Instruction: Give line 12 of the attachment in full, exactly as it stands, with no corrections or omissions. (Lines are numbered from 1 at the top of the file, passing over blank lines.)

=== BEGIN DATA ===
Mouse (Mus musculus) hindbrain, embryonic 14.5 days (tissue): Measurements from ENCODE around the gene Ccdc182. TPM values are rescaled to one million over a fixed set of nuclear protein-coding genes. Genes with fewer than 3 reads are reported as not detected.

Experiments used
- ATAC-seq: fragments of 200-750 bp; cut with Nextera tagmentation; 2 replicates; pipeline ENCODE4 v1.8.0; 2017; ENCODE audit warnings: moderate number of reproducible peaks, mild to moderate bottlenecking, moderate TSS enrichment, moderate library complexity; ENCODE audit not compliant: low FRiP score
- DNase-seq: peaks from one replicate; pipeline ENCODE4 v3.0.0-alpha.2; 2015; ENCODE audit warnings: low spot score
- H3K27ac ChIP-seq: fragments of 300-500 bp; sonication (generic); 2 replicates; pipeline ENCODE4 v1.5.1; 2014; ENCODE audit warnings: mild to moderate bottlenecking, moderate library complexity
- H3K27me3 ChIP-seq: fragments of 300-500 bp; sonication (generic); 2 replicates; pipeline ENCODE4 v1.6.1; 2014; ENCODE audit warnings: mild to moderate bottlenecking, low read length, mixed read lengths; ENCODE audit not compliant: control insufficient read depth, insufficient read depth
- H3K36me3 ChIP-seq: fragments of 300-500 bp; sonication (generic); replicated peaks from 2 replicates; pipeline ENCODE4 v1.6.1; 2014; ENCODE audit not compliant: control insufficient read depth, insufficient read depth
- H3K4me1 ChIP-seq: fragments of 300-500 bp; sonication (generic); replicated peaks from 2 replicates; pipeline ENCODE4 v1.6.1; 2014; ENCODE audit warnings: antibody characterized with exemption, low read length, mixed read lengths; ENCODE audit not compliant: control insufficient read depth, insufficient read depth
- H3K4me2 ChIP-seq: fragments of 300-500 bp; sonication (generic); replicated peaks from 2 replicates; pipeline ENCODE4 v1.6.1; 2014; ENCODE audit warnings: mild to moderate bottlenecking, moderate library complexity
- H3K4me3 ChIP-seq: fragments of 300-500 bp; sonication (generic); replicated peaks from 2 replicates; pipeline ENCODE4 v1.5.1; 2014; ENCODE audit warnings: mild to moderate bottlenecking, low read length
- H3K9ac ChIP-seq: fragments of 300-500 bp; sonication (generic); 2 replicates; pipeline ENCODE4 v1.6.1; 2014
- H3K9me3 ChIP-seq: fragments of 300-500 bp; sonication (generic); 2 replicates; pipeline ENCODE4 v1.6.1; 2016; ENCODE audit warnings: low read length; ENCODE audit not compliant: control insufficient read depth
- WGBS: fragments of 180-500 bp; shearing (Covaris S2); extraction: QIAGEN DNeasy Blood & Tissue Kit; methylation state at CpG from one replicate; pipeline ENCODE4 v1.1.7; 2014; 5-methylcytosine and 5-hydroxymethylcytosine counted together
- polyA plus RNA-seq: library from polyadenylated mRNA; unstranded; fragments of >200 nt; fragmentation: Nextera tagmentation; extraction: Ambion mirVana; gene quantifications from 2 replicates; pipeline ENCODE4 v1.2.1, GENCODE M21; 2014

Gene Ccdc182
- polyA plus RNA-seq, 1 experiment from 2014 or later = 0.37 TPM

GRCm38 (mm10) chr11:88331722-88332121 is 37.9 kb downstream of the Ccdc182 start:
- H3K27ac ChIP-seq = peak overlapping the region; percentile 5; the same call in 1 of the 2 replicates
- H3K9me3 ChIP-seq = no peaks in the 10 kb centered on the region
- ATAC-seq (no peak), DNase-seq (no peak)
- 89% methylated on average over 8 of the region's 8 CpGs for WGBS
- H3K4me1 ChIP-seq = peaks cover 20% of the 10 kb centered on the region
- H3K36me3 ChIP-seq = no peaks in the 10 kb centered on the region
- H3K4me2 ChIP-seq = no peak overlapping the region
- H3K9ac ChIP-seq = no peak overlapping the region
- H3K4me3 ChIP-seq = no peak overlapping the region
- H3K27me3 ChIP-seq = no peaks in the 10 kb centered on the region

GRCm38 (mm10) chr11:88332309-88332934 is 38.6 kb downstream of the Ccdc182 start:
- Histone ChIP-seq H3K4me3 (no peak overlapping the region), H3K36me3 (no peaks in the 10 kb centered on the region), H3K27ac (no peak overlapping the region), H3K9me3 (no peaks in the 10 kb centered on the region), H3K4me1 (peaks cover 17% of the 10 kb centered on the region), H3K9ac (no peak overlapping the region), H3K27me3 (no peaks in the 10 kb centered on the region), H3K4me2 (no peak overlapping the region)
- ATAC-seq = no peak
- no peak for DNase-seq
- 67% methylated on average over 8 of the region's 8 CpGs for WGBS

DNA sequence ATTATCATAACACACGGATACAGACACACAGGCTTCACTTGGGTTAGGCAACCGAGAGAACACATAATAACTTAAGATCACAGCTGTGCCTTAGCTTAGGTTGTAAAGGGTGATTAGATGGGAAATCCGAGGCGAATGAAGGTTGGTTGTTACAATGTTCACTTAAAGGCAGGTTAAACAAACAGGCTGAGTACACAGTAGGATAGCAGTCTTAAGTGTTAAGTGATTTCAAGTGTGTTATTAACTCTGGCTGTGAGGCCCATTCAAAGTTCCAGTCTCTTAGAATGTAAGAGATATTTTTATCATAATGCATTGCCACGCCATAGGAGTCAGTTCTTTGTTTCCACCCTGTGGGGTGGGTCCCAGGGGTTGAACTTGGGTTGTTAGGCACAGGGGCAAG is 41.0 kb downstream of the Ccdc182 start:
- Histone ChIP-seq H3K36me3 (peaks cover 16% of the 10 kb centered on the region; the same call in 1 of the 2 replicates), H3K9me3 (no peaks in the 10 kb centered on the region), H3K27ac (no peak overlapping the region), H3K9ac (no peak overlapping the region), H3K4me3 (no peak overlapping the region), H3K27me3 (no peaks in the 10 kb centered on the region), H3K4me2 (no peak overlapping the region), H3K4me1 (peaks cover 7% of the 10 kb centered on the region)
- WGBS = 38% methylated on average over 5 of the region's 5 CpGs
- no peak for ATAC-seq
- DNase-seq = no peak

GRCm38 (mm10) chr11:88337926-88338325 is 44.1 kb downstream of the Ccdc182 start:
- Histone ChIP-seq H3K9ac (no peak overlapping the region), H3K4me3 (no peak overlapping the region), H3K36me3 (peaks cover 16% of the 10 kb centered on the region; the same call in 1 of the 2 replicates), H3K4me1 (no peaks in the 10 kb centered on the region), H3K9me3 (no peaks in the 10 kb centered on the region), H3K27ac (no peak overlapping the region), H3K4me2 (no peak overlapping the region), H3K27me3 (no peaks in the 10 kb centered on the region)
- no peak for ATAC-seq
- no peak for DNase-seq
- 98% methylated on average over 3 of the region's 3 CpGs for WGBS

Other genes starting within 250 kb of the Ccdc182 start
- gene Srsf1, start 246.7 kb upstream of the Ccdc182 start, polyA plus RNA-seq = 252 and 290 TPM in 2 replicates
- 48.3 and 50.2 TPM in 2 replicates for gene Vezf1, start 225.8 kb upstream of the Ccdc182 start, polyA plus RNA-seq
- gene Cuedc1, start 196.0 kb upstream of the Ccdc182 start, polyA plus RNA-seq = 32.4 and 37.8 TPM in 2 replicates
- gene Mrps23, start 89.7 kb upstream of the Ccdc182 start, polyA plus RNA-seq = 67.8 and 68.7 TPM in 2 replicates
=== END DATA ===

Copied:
- H3K9me3 ChIP-seq: fragments of 300-500 bp; sonication (generic); 2 replicates; pipeline ENCODE4 v1.6.1; 2016; ENCODE audit warnings: low read length; ENCODE audit not compliant: control insufficient read depth